In 1673 as the Duke of York, James married his second wife, Mary Beatrice d’Este of Modena, the elder child of Alfonso IV, Duke of Modena, and his wife, Laura Martinozzi. The new Duchess of York was a devout Catholic and numerous pregnancies ended in either miscarriages or sickly children that did not live long which seemed to assure a Protestant succession. However, after James came to the throne Mary-Beatrice delivered a healthy son, Prince James Francis Edward, shortly thereafter created Prince of Wales. This solidified the fact that the successor to James II-VII would be another Catholic king. This was not acceptable to many people including Parliament and Prince William III of Orange himself who was considerably anti-Catholic and did not want to see his wife’s chance on the throne (and his) slip away.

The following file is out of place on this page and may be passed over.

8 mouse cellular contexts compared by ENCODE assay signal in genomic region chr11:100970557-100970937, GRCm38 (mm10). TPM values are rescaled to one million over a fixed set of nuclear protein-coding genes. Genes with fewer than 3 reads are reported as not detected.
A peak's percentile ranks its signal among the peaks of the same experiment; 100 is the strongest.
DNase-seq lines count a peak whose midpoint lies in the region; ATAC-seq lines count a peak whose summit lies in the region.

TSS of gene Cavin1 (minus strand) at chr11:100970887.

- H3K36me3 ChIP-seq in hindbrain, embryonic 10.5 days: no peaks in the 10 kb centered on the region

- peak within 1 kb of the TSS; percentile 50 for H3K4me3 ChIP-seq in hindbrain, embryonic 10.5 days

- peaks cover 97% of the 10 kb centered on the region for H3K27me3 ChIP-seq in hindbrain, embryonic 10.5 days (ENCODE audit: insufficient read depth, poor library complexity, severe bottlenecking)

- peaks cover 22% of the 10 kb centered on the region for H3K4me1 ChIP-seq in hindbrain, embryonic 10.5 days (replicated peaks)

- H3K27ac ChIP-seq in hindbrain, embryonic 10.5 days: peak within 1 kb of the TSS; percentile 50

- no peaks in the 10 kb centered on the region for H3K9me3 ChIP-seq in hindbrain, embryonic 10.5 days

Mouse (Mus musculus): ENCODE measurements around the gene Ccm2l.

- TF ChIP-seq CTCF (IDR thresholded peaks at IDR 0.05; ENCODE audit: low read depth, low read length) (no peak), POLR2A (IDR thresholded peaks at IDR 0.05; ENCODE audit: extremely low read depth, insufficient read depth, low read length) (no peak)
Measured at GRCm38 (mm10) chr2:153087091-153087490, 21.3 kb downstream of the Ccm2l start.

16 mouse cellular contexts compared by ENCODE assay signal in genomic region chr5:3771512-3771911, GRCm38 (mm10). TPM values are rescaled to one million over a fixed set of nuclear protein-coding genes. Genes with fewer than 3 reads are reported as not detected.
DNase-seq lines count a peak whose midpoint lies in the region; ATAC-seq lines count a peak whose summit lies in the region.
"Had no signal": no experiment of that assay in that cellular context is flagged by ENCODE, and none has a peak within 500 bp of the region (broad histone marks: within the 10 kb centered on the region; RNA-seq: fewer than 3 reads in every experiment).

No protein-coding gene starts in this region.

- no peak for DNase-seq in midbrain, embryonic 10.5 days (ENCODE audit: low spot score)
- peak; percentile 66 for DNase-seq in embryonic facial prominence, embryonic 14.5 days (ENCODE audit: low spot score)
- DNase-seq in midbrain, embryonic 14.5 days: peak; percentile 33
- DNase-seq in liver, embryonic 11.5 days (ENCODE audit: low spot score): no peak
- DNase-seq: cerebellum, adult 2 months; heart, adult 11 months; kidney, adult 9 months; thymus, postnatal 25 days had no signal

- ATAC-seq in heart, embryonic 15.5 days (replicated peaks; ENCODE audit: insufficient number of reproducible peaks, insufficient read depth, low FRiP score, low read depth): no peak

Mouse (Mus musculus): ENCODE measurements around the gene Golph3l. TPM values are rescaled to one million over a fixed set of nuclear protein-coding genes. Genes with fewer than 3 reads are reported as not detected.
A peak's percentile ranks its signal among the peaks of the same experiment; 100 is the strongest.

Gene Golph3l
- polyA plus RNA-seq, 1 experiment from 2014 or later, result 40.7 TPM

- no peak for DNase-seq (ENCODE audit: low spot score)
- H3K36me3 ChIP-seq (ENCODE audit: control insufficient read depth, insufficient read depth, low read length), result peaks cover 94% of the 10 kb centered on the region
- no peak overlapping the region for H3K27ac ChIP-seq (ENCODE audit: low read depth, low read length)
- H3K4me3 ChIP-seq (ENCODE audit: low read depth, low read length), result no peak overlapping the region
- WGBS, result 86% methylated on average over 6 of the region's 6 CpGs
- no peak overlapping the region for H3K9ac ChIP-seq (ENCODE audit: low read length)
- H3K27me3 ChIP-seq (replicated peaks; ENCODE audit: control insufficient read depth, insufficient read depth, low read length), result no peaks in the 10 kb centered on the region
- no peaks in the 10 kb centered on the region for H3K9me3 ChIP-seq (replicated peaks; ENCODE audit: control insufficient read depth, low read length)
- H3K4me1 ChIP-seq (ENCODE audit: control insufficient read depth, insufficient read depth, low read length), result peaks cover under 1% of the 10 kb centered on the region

It is interesting to note that historians greatly debate whether or not the birth of a Catholic Prince of Wales was the reason for James being overthrown. The truth it seems is that James was so unpopular that William III of Orange was planning to invade England prior to the birth of the Catholic heir. William did not want to be seen as an invader and therefore asked members of Parliament to conduct an act of treason by inviting him to come to England and take the throne. When seven brave members of Parliament achieved this honor, William began assembling his fleet and waited for the right moment to invade. When France was engaged in a battle in Germany William sailed his fleet to England and came ashore on 5/15 November 1688. James II-VII showed little resistance and on December 10, 1688 the king, queen and Prince of Wales fled to France.